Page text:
Group claims high egg prices due to ‘collusive scheme’ by suppliers

Eggs for sale at high prices in New York on January 21, 2023.

Fatih Aktas / Anadolu Agency via Getty Images)

Egg prices are set to reach a historically high level in 2022 – and one group alleges the trend is driven by something more nefarious than simple economics.

Across all types of eggs, consumers saw an average price increase of 60% last year. Among the largest percentage increases of any US commodity or serviceAccording to the Consumer Price Index, an inflation measure.

According to the US Bureau of Labor Statistics, the cost of large, Grade A eggs averaged $4.25 per dozen in December – a 138% increase from $1.79 a year earlier statistics,

Industry narrative has largely focused on a historic outbreak of avian influenza—which killed millions of egg-laying hens—as the primary driver of those higher prices,

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But Farm Action, a farmer-led advocacy group, claims the “real culprit” is a “collusive scheme” among major egg producers to fix and inflate prices, the group said in a letter to the Federal Trade Commission. Is.

Doing so has helped producers “extract exorbitant profits of up to 40%,” according to letterissued Thursday, which calls on FTC Chairwoman Leena Khan to investigate possible profiteering and “foul play.”

A spokeswoman for the FTC declined to comment because of a general agency policy regarding letters, petitions or complaints received from third parties.

Here's why eggs cost so much

However, food economists are skeptical that the investigation will uncover wrongdoing.

“I don’t think we’ve seen anything that makes us think anything other than normal economics is happening,” said Amy Smith, vice president at Advanced Economic Solutions.

“I think it was a perfect storm of stuff that came together,” she said.

Economics or ‘Profiteering’?

In 2022, America had to face the deadliest outbreak of bird flu in history.

“Highly Pathogenic Avian Influenza” killed approximately 58 million birds in 47 states, According to the US Department of Agriculture. previous record was set In 2015, when 50.5 million birds died.

The disease, which is contagious and fatal, affects many types of birds, including egg-laying chickens.

In December, the average number of “layers” was down 5% from a year earlier, totaling 374 million birds, according to the USDA. statistics Published Friday. The data shows that the total production of table eggs fell by 6.6% to 652.2 million in the same period.

Farm Action claims that these industry figures do not seem to line up with the double or triple digit percentage increases in egg prices last year.

“Contrary to industry narrative, the increase in the price of eggs is a ‘Act of God‘ – this is simple profiteering,” the group said.

For example, the profits of Cal-Maine Foods—the nation’s largest egg producer and an industry bellwether—”increased in lockstep with rising egg prices every quarter of the year,” Farm Action claimed. The company reported a tenfold increase in profits in the 26-week period ending Nov. 26, for example, Farm Action said.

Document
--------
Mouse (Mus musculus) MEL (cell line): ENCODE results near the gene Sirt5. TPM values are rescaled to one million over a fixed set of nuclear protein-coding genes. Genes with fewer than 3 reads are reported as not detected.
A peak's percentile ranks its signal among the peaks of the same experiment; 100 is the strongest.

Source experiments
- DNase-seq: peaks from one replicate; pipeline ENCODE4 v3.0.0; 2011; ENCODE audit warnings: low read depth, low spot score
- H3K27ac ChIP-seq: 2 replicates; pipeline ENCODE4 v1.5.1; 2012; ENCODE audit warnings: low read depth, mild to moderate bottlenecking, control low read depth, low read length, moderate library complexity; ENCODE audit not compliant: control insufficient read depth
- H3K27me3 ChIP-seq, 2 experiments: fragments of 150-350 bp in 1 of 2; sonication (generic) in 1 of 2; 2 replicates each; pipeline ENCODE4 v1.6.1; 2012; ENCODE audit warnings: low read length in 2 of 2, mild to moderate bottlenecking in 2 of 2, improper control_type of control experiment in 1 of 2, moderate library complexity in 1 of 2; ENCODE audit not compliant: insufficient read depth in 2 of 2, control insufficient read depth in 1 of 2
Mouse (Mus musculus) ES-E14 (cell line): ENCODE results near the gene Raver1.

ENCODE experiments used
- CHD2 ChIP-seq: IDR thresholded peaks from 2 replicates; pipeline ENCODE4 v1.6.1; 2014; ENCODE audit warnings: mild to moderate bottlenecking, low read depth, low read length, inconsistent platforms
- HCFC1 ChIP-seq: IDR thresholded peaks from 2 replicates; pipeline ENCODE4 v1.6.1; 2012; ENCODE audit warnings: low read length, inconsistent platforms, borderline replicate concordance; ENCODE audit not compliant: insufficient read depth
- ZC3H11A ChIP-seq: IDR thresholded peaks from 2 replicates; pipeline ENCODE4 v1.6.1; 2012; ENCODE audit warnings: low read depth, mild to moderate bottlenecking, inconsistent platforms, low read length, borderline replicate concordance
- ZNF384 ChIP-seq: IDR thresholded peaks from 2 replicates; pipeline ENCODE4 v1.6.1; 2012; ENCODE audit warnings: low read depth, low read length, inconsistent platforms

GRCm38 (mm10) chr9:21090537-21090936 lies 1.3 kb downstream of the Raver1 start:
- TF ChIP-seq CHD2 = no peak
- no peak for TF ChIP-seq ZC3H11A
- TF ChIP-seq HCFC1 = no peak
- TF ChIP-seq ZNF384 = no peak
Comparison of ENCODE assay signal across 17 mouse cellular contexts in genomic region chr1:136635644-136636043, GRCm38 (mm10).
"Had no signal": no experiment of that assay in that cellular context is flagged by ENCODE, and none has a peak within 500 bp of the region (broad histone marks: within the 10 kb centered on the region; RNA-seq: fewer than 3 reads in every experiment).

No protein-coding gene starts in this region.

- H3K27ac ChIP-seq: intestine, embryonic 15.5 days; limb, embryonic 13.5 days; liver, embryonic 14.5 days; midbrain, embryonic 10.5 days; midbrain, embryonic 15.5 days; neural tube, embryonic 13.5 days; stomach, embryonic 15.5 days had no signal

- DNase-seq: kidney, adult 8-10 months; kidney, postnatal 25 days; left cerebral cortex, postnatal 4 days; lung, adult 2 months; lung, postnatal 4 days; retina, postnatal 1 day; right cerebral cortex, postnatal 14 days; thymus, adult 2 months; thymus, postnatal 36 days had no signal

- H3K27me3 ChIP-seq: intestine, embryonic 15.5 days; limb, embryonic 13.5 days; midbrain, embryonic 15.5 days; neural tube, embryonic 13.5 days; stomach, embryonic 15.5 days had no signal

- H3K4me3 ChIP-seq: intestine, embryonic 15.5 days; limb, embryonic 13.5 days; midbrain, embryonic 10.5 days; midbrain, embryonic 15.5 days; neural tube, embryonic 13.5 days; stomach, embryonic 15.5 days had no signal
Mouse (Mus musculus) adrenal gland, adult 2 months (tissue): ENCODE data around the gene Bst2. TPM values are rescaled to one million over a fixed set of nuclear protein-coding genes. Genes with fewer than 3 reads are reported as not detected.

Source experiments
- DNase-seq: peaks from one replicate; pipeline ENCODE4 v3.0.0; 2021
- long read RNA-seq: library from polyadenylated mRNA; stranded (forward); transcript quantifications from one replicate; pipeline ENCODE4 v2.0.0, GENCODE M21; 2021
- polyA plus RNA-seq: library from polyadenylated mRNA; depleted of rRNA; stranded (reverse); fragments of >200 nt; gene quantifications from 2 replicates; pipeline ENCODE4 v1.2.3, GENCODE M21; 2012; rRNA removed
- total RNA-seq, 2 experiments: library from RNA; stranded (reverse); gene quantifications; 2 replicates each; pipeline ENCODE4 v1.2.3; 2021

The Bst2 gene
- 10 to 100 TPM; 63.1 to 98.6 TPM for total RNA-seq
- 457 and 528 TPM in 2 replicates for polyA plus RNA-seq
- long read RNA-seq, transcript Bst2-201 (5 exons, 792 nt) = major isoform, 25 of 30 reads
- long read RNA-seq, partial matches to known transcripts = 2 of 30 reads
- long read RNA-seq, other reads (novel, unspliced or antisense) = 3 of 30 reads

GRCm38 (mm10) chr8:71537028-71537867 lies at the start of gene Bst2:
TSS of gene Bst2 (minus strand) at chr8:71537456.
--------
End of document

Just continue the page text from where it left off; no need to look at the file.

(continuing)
While other major producers do not publicly report such information, “Cal-Maine’s willingness to increase prices – and profit margins – to such unprecedented levels reveals dishonesty,” wrote Farm Action. .

Max Bowman, Cal-Maine’s vice president and chief financial officer, denied the allegations, calling the US egg market “highly competitive and highly volatile even under normal circumstances”.

The significant impact of bird flu on poultry supply has been the most notable driver, while demand for eggs remains strong, Bowman said in a written statement.

The cost of feed, labor, fuel and packaging has also “increased significantly,” feed through to higher overall production costs and, ultimately, wholesale and retail egg prices, he said. Bowman said Cal-Maine does not sell eggs directly to consumers or set retail prices.

Bird flu ‘mixed effect’ on egg prices

Charlie Triblew | AFP | Getty Images

The pricing market is already coming down after the holiday.

Amy Smith

Vice President at Advanced Economic Solutions

Rubio said the dynamic is largely due to a “mixed effect” of demand.

For example, let’s say a large supermarket chain has a contract to buy eggs from a producer at a wholesale price of $1 per dozen. But that egg supplier has to face an outbreak of bird-flu. All supplies from that source come temporarily offline. Therefore, the supermarket chain must then purchase eggs from another supplier—increasing demand for the other supplier’s eggs, which may eventually sell eggs to the supermarket for $1.05 or more a dozen.

Rubio said that once a farm has had a flu outbreak, it will not produce eggs again for at least six months.

This dynamic is happening simultaneously on many farms and in supermarkets. Bird flu also typically abates in the summer, Rubio said, but tends to renew outbreaks last autumn, a season of peak demand around the winter holidays.

Good news ahead?

Easter is typically another period of high seasonal demand for eggs.

FJ Jimenez | moments | Getty Images

However, economists said there could be some good news for consumers.

Rubio said wholesale egg prices had dropped to about $3.40 a dozen on Friday, down from a high of $5.46 a dozen on Dec. 23. (Current wholesale prices are still about triple their “normal” levels, Rubio said.)

On average, it takes about four weeks for wholesale price movements in the retail market to appear for consumers, Rubio said.

“The post-holiday pricing market is already bottoming out,” said Smith at Advanced Economic Solutions.

Economists said the Easter holiday is another period of typically high seasonal demand, however, which means prices could remain elevated through March, assuming the bird-flu outbreak doesn’t worsen.

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